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Facebook Java Communications Network Privacy Security The Internet

'Login With Facebook' Data Hijacked By JavaScript Trackers (techcrunch.com) 91

An anonymous reader quotes a report from TechCrunch: Facebook confirms to TechCrunch that it's investigating a security research report that shows Facebook user data can be grabbed by third-party JavaScript trackers embedded on websites using Login With Facebook. The exploit lets these trackers gather a user's data including name, email address, age range, gender, locale, and profile photo depending on what users originally provided to the website. It's unclear what these trackers do with the data, but many of their parent companies including Tealium, AudienceStream, Lytics, and ProPS sell publisher monetization services based on collected user data. The abusive scripts were found on 434 of the top 1 million websites including freelancer site Fiverr.com, camera seller B&H Photo And Video, and cloud database provider MongoDB. That's according to Steven Englehardt and his colleagues at Freedom To Tinker, which is hosted by Princeton's Center For Information Technology Policy.
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'Login With Facebook' Data Hijacked By JavaScript Trackers

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  • by Anonymous Coward

    Facebook has magnified the consequences of poorly placed trust far beyond most anyone's worst nightmares.

    I never fell for the idiocy of Facebook myself, so all the suckers and chumps who did are just fools who provide me with a reason to laugh derisively.

    Thanks for the laughs, you dumb fucks.

  • by Tablizer ( 95088 ) on Wednesday April 18, 2018 @08:20PM (#56461475) Journal

    I hear Oracle is trying to sue anyone publishing JavaScript because they own the trademark "JavaScript". Lawsuit fear may finally end the organic mess of JavaScript floating around. Okay, I'm only dreaming.

  • #deletefacebook

    (meme from Twitter, and maybe that too) For anyone who cares the path is clear. If you don't care, do nothing and quityerbitchin.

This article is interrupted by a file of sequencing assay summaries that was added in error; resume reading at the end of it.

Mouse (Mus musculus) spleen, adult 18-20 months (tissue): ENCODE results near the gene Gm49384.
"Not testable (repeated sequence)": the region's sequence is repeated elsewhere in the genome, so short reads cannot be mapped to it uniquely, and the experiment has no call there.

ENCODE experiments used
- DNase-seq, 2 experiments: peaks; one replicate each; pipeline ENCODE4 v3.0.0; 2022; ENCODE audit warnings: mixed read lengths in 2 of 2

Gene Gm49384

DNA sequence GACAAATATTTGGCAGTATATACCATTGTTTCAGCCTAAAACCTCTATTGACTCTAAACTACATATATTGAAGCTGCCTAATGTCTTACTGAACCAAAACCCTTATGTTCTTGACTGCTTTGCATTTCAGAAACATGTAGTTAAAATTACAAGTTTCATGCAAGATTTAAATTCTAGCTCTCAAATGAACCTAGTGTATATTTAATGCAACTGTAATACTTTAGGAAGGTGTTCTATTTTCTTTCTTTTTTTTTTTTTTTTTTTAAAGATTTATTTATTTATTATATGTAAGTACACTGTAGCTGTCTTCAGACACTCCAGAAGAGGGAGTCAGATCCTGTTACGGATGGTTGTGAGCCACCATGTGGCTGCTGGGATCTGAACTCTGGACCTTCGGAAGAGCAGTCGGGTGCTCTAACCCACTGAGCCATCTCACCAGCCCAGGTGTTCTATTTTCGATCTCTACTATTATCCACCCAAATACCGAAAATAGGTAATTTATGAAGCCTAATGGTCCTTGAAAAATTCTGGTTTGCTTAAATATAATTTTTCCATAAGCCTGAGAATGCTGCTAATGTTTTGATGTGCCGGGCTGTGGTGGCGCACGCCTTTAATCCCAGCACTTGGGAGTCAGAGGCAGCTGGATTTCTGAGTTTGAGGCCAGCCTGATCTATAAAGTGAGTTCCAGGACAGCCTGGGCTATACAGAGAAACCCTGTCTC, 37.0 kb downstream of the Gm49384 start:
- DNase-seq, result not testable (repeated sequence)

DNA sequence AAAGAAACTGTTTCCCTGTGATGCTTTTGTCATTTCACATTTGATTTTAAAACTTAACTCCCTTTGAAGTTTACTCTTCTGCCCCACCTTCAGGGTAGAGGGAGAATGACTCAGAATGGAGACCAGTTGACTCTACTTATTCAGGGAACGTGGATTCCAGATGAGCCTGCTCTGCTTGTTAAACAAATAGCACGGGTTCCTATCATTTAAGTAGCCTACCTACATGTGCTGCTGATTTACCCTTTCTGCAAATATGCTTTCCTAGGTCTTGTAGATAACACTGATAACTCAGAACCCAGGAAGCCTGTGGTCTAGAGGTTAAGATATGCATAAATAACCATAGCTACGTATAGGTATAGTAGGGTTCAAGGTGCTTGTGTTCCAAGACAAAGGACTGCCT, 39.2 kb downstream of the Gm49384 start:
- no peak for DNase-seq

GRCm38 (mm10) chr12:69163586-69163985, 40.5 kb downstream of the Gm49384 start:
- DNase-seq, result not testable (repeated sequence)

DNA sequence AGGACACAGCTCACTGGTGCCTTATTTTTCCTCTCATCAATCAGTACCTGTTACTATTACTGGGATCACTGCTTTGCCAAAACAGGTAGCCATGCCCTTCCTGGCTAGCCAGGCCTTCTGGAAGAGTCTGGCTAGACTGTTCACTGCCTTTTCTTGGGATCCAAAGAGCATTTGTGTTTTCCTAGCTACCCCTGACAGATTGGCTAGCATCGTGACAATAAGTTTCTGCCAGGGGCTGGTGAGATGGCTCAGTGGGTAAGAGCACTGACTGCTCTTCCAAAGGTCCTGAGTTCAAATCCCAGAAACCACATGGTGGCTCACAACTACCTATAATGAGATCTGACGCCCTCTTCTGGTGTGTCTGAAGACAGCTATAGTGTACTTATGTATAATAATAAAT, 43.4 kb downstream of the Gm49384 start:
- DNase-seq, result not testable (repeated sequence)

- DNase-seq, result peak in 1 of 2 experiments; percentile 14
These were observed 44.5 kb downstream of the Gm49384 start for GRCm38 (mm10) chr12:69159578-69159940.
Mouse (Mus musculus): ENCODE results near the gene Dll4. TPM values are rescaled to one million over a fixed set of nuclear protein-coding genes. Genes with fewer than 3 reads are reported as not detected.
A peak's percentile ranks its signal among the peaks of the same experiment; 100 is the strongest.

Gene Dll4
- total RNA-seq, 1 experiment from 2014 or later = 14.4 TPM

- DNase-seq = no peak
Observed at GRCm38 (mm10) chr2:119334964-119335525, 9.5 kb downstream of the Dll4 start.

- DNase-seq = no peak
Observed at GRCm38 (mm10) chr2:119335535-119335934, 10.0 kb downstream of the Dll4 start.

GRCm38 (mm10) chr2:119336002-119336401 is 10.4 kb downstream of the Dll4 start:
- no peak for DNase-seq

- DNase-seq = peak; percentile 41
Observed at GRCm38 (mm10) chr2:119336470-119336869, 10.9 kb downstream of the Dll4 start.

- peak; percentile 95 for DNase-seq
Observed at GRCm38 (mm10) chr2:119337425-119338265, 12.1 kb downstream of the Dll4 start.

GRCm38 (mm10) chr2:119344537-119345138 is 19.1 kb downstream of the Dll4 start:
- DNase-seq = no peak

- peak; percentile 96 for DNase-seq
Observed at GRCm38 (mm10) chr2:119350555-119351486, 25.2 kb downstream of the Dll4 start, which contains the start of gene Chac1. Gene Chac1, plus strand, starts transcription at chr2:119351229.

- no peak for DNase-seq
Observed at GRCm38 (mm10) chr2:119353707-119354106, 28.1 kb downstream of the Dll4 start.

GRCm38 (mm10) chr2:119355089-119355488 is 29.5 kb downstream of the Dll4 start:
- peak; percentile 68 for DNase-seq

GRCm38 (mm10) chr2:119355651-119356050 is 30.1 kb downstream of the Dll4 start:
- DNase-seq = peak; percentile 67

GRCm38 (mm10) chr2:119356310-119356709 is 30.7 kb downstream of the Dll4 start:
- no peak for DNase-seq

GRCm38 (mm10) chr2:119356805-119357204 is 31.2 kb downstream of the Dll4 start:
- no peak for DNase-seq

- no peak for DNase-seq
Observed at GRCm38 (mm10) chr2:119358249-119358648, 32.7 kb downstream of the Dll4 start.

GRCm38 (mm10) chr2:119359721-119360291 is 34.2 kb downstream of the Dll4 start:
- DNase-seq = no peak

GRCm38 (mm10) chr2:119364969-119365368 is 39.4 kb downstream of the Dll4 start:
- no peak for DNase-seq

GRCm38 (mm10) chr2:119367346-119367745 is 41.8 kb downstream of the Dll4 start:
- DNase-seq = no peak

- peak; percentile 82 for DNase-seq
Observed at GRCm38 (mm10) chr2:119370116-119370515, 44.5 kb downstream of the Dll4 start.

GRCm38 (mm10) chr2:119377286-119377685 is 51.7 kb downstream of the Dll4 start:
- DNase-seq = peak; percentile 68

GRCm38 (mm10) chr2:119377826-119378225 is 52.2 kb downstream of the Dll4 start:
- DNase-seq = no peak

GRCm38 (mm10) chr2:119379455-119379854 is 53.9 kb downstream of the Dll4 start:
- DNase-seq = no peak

Do, or do not. There is no try.
  • by Anonymous Coward

    Suck it Traitorberg!

  • Huh? Exploit? (Score:2, Insightful)

    by Anonymous Coward

    Where is the exploit here? How is it surprising or concerning that if I give a company access to my data, they might use third-party SAAS to process my data? Is the endgame of this hysteria a complete ban on SAAS?

  • Either the press has turned against them, they are the new Microsoft Evil Empire, or they are just real assholes, but there is a new "Facebook is Evil as Fuck - New Assrape Code" story every day!
  • I don't do Facebook!
  • by AbRASiON ( 589899 ) * on Wednesday April 18, 2018 @09:16PM (#56461725) Journal

    Always felt it to be highly invasive, potentially insecure. The LAST thing I want, is to sign in to bloody sites with Facebook credentials.

    • OK So you think these sites are slimeballs and blood. I find it odd you have a facebook credential to begin with. It is very inconsistent with someone who takes privacy seriously.
    • The feature itself isn't a bad idea. A trusted third party confirms the identity of both the store and the user wishing to login to the store, and can do it for all stores and all users. Done right, you could replace the hundreds of different passwords I currently maintain in my password manager, with a single password (passphrase) and key + certificate. It's basically what already happens with SSL (HTTPS connections), except instead of authenticating a browser for a single session, you authenticate a us